Two parameters examined in this test were the time for the wetting force to equal zero (t to F = 0) and the time for the wetting force to attain 67% of its maximum force (t to 2/3 Fmax). Characteristic wetting times for a particular material can be obtained from these two parameters. The t to F = 0 provides information about the surface characteristics of the terminal while t to 2/3 Fmax indicates the solderability of the basis material.
For a sample of terminals in each of the categories, both the mean and standard deviation were calculated. The mean provides information on the actual level of solderability, while the standard deviation indicates the uniformity of wetting. Table 1 shows the results in each of the categories of the experiment.
1. Mean and Standard Deviation for Each of the Categories of the Experiment.
Categories 1 through 5 demonstrate that the fluxing and tinning operation can reduce the wetting times of steam-aged components. The RMA flux used on the steam-aged terminal caused the wetting time to decrease almost to the same level as the RA and OA fluxes.
From the hypotheses testing, it was found that there was not enough data to determine if there was a difference in the time for the wetting force to equal zero (t to F = 0) between categories 1 and 2. Therefore, we cannot conclude that the RMA flux actually caused a significant difference in the initial wetting action. There was, however, a significant difference in the time for the wetting force to reach 67% of the maximum wetting force. There was a significant difference between the variances of both categories 1 and 2 for both the t to F = 0 and t to 2/3 Fmax. The RMA flux seems to have reduced some level of oxidation and corrosion from the steam-aging environment and caused the wetting to be more uniform. It did not, however, restore it to a level that would be acceptable in high-reliability soldering.
The quick extraction from the solder pot did not seem to improve the ability of the solder to wet to the terminals of the connector. The RA flux did make a significant difference in the first time-element (t to F = 0), however, in the second time-element (t to 2/3 Fmax) there was not enough data to make the same conclusion. The variances in the first time-element and second time-element seemed to have decreased, even though there was not enough data to statistically conclude this. The OA flux caused the wetting times to decrease as well, though there was not enough data to statistically conclude that there was a difference in the first time-element. However, the second time-element was different. These results seem to match the accepted theory that as a connector is steam aged, the oxidation/corrosion of the terminals will increase. RMA, RA and OA fluxes will typically not breakdown heavier oxides. The RA and OA fluxes did not restore the solderability of the connector terminals to an acceptable level. Additionally, the RA and OA fluxes have a disadvantage in that they can, if not removed completely, induce corrosion over the life of the connector.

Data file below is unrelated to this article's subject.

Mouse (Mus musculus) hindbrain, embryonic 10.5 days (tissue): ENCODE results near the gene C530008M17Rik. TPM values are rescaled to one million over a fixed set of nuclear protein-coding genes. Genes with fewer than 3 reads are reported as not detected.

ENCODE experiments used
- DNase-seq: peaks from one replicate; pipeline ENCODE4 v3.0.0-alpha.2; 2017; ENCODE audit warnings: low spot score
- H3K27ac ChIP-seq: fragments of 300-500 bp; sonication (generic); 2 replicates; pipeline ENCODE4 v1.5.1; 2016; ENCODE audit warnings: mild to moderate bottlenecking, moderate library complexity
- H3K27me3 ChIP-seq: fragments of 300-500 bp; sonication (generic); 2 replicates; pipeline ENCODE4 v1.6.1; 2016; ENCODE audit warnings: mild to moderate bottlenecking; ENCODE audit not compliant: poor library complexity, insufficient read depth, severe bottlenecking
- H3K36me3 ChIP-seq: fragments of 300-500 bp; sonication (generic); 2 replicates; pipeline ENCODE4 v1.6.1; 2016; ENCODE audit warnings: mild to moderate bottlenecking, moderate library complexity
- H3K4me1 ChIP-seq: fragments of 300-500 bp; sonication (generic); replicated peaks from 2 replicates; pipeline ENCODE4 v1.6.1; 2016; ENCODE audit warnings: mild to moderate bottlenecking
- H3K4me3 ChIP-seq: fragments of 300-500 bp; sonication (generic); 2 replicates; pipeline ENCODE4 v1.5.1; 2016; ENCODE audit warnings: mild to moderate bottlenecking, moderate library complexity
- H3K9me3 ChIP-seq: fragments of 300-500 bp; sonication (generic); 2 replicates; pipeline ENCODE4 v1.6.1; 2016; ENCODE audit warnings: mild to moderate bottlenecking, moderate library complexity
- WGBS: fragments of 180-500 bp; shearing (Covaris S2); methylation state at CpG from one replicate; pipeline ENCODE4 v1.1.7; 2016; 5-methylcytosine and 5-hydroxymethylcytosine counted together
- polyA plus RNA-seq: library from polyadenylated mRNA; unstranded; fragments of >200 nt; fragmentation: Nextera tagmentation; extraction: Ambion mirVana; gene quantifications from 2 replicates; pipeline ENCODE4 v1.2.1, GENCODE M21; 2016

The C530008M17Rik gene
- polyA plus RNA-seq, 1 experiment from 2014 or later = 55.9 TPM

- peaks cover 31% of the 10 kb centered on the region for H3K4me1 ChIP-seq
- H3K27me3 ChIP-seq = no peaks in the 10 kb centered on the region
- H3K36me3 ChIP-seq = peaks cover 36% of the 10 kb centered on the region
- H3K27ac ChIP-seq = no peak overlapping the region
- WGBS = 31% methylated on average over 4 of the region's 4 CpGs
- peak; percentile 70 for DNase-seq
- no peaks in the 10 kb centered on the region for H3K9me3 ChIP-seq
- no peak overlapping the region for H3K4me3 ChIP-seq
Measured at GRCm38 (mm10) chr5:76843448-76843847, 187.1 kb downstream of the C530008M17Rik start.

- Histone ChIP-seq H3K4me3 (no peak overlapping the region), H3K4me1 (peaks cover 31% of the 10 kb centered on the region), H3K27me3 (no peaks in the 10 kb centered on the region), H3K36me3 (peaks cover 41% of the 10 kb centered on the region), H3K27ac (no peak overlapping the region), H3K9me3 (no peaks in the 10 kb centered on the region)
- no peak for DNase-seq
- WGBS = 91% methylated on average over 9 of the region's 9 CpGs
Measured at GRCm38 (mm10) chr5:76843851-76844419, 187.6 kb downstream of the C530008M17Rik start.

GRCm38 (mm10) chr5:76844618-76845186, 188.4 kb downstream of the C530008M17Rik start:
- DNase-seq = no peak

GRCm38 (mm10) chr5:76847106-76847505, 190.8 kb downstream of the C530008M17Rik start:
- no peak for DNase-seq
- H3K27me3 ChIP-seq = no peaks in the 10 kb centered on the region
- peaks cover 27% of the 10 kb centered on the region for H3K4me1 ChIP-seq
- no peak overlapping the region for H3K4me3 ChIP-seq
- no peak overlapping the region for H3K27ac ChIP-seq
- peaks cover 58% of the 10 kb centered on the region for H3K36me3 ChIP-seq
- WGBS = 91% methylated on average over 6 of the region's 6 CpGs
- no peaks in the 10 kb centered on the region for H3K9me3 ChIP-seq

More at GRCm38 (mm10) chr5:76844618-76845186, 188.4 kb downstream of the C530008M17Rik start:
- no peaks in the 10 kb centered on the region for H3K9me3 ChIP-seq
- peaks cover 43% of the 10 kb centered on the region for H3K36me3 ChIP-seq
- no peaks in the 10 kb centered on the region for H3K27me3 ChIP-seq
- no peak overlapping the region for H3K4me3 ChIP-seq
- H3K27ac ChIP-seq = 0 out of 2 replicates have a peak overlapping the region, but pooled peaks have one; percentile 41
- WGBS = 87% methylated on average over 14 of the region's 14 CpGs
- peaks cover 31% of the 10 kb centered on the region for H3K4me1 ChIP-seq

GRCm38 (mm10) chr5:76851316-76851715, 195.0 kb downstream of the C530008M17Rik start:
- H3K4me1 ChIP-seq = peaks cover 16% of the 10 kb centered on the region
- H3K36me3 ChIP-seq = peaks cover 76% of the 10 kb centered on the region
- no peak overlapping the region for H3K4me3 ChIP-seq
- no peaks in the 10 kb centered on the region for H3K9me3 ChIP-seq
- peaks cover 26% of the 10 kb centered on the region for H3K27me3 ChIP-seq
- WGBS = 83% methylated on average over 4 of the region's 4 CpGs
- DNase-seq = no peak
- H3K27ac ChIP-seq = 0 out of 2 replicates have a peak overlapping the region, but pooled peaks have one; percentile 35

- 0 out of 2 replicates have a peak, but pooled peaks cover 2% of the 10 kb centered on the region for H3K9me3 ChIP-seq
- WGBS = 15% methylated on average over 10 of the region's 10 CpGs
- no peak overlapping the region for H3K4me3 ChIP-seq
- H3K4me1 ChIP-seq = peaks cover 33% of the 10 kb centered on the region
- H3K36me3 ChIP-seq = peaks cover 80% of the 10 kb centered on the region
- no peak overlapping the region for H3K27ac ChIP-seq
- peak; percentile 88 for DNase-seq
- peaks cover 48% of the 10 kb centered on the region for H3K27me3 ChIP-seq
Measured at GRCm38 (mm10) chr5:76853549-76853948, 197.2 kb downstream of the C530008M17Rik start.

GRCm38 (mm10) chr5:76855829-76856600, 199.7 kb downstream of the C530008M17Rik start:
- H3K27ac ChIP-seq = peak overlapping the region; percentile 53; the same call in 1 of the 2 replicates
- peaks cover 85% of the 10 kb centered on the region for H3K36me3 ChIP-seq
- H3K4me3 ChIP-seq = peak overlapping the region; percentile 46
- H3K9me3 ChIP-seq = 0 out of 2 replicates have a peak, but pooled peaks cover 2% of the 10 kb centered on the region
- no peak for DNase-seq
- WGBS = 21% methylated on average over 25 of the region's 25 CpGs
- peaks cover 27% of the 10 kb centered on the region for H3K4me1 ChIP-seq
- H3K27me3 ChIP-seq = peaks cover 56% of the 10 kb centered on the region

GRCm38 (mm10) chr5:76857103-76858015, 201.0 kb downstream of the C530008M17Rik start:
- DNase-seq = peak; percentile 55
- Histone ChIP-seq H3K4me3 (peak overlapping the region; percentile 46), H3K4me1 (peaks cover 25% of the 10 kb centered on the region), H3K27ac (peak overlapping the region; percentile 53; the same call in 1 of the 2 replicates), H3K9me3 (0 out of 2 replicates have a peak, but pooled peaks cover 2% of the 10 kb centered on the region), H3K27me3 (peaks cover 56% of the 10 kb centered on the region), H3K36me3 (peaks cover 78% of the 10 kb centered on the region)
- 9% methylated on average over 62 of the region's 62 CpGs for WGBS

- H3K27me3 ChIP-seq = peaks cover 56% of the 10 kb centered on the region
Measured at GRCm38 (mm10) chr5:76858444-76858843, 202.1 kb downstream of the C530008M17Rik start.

The second connector was received before it had been exposed to a water vapor environment. Category 6 is the component as received and category 7 is after steam aging. The results of the wetting balance testing did not show a significant degradation of the solderability after the steam-aging process. In fact, on the first time-element, the wetting time decreased, thus showing a significant increase in solderability. This might have occurred because of an insufficient cleaning process before testing. The second time-element did show a slight increase in wetting time, but not a significant one.
The connector terminals on the second connector were fluxed using RMA, RA, and OA fluxes and then tinned in a 63-37 solder bath. By tinning the connector terminals before steam aging, both the first and second time-elements decreased by a significant amount. All of the fluxes used brought the level of solderability within an acceptable level after steam aging.
It was recommended that a tinning operation occur
after the plating process. It appeared as though the nickel plating did not
provide sufficient corrosion protection for the basis metal. The porosity of
the nickel plating caused oxide formations to occur on the basis metal from
environmental gases. It was also recommended that the plating process be
checked for inadequate cleaning of the terminals before plating, control of
the plating process itself, and insufficient rinsing and drying after